(Phys.org) -- An Israeli firm called bSolar has introduced a dual-faced solar cell that it says can boost energy yields by 10 to 30% with conventional mounted inclined panels, and up to 50% with panels that are mounted vertically. The double-sided cells increase yields by taking advantage of light that bounces off surfaces behind the panel, thus the more light that is bounced back and strikes the cells, the more electricity they are able to produce.
Scientists have known for years that double sided solar cells could collect more light and thus produce more electricity, but until now, the amount of additional electricity that could be produced didnt make up for the larger cost to make such a cell. Thats where the new solar cells by bSolar differ. The company says that through much effort they have figured out a way to make their solar cells worth the additional cost; it involves using boron instead of platinum when constructing the back surface field. The company says doing so allows for an open rear face and increased efficiency at the front. Also increasing efficiency are the monocrystalline silicon crystal wafers the company uses, which add more to production costs but are better at converting sunlight to electricity than those using conventional multicrystalline silicon.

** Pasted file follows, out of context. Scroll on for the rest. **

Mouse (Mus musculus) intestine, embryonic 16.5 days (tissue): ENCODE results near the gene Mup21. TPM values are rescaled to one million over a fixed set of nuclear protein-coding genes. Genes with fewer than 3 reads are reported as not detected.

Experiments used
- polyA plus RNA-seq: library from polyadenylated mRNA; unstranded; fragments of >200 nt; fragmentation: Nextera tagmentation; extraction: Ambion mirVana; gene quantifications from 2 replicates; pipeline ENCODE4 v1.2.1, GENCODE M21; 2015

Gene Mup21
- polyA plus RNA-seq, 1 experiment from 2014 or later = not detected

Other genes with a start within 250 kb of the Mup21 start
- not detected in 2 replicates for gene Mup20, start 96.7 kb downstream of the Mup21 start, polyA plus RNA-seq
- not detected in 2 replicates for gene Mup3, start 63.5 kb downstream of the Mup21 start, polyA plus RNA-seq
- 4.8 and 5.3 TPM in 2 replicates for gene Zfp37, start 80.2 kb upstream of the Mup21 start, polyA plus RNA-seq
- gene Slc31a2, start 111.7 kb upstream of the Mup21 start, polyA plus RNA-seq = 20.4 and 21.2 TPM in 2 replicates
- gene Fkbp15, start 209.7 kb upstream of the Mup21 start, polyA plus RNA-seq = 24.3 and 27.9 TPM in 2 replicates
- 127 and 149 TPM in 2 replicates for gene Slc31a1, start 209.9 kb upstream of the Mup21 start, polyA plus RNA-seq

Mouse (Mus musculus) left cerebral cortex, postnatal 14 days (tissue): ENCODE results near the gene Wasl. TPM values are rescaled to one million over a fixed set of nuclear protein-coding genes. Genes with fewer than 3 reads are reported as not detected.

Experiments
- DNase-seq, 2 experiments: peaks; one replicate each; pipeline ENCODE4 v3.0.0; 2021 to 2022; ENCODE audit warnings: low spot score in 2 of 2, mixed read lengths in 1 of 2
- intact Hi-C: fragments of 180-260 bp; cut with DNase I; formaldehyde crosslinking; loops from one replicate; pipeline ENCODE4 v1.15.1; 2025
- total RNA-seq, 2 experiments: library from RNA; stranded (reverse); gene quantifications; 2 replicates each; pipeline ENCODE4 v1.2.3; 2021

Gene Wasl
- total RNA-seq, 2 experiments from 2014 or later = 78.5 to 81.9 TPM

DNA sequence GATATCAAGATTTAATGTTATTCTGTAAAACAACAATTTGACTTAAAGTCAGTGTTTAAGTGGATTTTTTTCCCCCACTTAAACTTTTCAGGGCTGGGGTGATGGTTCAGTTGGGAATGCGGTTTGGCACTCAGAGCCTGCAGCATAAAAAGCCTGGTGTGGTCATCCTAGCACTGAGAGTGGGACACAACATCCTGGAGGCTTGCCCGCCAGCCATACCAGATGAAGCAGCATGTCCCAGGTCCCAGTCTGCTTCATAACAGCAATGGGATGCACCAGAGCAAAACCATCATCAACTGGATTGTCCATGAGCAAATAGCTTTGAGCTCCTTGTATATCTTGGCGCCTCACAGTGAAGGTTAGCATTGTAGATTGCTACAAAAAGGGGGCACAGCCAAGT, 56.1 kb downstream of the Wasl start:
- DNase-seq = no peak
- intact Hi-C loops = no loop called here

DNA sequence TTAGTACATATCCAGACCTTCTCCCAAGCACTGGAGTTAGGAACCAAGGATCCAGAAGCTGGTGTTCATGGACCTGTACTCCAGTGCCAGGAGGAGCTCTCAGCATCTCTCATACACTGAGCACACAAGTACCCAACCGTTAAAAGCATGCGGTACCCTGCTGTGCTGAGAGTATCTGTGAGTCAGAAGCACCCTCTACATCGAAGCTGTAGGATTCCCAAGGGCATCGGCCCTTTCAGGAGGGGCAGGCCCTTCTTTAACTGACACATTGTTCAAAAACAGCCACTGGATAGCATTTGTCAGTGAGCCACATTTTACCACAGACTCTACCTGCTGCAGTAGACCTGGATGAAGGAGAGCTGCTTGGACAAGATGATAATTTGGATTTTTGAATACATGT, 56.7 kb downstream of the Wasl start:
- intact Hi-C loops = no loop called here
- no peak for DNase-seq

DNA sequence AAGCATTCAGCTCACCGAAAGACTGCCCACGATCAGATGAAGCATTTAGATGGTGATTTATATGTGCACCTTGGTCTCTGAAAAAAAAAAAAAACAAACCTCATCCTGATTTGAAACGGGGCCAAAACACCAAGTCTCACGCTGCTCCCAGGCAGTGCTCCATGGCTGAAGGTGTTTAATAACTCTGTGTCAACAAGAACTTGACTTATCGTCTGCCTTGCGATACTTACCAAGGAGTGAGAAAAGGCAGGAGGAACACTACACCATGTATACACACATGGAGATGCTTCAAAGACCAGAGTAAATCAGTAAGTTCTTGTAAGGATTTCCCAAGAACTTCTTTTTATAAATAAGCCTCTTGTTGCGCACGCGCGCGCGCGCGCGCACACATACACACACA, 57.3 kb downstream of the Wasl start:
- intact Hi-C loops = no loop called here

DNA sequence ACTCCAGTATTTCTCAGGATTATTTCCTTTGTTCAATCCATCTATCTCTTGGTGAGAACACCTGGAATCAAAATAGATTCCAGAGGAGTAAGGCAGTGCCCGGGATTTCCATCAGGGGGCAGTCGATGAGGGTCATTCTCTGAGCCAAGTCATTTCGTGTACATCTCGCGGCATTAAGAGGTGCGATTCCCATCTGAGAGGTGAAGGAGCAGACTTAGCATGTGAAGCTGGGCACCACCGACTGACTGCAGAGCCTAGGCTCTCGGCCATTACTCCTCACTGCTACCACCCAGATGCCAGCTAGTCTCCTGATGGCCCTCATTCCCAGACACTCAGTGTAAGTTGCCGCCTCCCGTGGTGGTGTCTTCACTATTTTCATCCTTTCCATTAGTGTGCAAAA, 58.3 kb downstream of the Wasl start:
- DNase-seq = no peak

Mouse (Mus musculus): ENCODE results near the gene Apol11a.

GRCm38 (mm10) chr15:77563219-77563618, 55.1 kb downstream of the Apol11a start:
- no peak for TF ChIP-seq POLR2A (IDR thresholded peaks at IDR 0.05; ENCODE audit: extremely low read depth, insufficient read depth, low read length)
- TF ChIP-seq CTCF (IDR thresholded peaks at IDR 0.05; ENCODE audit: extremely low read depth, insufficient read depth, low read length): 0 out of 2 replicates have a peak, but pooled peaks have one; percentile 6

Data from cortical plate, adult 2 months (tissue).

bSolar has already landed a major customer in Nasukarasuyama city, Tochigi, Japan where partner TSBM will be constructing a 730 kWp ground mounted project to supply the area with solar generated power.
Mounting dual-faced cells is likely to differ from conventional systems to allow for more sunlight to be bounced to the back side. Painting roofs white for instance or with reflective silver coatings could help dramatically as could mounting the panels with more space between them to prevent sunlight being bounced in other directions by other panels or objects such as A/C units or vents on top of buildings.
bSolar was started in 2007 with the express idea of creating and selling high efficiency bifacial cells. And while the company is headquartered in Israel, its construction facility is in Heilbronn, Germany. The company is operating with $10 million in startup capital from several investors.
Explore further: Solar breakthrough could lead to cheaper power